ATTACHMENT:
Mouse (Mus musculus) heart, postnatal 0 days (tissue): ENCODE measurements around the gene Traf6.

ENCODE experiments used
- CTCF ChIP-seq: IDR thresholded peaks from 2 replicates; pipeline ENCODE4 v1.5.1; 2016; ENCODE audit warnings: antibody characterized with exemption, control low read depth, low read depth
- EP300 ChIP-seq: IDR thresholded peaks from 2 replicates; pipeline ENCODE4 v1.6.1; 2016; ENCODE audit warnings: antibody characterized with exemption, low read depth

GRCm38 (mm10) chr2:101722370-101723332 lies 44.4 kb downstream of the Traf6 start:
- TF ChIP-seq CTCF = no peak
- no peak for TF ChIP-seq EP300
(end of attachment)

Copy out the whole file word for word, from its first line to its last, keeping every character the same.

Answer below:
Mouse (Mus musculus) heart, postnatal 0 days (tissue): ENCODE measurements around the gene Traf6.

ENCODE experiments used
- CTCF ChIP-seq: IDR thresholded peaks from 2 replicates; pipeline ENCODE4 v1.5.1; 2016; ENCODE audit warnings: antibody characterized with exemption, control low read depth, low read depth
- EP300 ChIP-seq: IDR thresholded peaks from 2 replicates; pipeline ENCODE4 v1.6.1; 2016; ENCODE audit warnings: antibody characterized with exemption, low read depth

GRCm38 (mm10) chr2:101722370-101723332 lies 44.4 kb downstream of the Traf6 start:
- TF ChIP-seq CTCF = no peak
- no peak for TF ChIP-seq EP300